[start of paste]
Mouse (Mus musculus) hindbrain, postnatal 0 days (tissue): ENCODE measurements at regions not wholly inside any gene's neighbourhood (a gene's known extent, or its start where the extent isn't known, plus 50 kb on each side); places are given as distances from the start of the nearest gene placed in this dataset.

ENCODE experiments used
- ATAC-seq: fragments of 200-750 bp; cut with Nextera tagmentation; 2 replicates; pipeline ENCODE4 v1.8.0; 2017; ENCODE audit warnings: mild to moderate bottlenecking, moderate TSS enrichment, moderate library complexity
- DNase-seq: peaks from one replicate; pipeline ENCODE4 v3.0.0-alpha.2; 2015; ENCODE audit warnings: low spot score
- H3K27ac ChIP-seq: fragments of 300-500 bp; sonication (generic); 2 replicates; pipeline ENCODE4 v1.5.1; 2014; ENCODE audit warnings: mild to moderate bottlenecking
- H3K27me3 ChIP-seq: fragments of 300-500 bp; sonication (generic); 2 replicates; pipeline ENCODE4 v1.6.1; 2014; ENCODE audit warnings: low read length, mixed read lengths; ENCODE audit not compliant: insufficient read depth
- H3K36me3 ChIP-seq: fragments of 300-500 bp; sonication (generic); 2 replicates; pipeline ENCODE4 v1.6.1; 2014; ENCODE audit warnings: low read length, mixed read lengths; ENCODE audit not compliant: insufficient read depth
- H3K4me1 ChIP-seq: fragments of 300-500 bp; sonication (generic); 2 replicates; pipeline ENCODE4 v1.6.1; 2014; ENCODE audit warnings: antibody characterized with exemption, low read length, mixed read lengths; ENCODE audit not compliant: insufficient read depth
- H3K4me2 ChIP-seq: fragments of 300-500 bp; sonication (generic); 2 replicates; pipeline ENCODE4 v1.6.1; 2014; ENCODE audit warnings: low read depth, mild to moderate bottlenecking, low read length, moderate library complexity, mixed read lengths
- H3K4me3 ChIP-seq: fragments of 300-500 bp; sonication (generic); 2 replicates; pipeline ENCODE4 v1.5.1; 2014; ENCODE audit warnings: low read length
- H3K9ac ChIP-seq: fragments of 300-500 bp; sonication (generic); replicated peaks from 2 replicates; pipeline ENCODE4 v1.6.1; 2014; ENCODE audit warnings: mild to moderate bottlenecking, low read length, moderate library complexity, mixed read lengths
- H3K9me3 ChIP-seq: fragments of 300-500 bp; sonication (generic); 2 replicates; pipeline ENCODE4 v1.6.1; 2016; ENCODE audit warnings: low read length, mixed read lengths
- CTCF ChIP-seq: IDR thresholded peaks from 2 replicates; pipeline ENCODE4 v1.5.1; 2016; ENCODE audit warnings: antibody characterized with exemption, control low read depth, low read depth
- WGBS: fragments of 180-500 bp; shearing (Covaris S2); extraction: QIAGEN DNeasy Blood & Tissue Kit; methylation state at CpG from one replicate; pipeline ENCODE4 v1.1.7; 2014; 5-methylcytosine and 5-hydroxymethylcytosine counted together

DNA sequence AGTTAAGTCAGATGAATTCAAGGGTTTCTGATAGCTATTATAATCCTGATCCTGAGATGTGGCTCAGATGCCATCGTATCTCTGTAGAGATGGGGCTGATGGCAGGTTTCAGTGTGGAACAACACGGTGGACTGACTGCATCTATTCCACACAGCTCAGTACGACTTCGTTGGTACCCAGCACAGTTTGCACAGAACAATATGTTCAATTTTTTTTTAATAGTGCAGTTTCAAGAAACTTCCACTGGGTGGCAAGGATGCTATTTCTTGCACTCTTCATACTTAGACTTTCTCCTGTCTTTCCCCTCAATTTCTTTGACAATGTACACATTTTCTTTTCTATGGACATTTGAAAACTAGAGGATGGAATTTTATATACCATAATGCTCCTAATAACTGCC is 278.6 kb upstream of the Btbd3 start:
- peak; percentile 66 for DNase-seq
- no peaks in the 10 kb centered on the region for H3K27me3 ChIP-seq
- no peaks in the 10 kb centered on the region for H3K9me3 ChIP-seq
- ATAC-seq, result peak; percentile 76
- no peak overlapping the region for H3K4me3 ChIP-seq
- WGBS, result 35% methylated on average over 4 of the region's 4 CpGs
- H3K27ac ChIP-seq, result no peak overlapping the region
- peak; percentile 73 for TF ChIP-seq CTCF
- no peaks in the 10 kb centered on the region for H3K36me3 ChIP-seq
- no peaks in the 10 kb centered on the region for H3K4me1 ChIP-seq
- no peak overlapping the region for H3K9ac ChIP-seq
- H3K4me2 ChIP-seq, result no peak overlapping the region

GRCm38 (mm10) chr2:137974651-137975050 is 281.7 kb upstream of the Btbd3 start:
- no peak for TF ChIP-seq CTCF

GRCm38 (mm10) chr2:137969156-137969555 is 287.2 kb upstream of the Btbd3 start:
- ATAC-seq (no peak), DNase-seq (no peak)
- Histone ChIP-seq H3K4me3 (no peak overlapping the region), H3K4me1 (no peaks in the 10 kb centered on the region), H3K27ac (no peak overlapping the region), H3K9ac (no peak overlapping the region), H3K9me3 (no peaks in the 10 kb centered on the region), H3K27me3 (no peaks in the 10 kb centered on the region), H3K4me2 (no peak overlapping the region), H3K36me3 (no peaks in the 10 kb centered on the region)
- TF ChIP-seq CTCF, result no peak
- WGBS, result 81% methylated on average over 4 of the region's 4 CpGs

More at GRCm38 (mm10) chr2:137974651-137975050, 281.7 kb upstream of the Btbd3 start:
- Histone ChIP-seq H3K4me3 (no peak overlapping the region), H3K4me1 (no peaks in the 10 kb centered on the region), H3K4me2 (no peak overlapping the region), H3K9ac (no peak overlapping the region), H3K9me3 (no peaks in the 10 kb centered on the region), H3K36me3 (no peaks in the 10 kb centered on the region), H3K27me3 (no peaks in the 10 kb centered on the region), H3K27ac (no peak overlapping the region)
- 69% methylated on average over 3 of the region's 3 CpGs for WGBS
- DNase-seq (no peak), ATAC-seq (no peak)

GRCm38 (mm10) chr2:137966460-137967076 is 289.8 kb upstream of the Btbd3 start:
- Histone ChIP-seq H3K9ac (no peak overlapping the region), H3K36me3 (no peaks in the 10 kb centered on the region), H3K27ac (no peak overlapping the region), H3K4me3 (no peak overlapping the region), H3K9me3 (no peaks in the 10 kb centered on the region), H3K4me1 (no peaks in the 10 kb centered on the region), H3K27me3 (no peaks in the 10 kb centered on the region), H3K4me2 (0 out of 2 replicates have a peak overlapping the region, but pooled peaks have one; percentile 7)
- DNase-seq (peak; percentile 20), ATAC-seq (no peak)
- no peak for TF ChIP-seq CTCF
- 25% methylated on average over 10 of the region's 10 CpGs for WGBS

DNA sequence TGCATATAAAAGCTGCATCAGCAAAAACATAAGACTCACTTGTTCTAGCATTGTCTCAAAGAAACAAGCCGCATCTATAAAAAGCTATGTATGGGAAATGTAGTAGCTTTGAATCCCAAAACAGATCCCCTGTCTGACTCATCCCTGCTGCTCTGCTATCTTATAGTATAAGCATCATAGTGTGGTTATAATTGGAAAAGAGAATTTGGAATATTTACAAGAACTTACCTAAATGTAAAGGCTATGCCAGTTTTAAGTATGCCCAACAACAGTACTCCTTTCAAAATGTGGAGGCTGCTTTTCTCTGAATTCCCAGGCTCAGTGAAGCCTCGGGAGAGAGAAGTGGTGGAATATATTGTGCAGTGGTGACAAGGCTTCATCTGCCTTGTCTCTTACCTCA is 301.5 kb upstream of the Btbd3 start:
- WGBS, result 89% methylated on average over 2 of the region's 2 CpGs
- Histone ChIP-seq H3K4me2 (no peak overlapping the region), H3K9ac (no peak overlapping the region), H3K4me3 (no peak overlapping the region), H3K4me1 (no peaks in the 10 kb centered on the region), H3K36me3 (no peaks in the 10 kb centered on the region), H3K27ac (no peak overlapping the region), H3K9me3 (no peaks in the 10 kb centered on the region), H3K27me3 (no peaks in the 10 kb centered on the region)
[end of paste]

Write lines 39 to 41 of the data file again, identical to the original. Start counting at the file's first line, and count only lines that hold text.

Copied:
GRCm38 (mm10) chr2:137966460-137967076 is 289.8 kb upstream of the Btbd3 start:
- Histone ChIP-seq H3K9ac (no peak overlapping the region), H3K36me3 (no peaks in the 10 kb centered on the region), H3K27ac (no peak overlapping the region), H3K4me3 (no peak overlapping the region), H3K9me3 (no peaks in the 10 kb centered on the region), H3K4me1 (no peaks in the 10 kb centered on the region), H3K27me3 (no peaks in the 10 kb centered on the region), H3K4me2 (0 out of 2 replicates have a peak overlapping the region, but pooled peaks have one; percentile 7)
- DNase-seq (peak; percentile 20), ATAC-seq (no peak)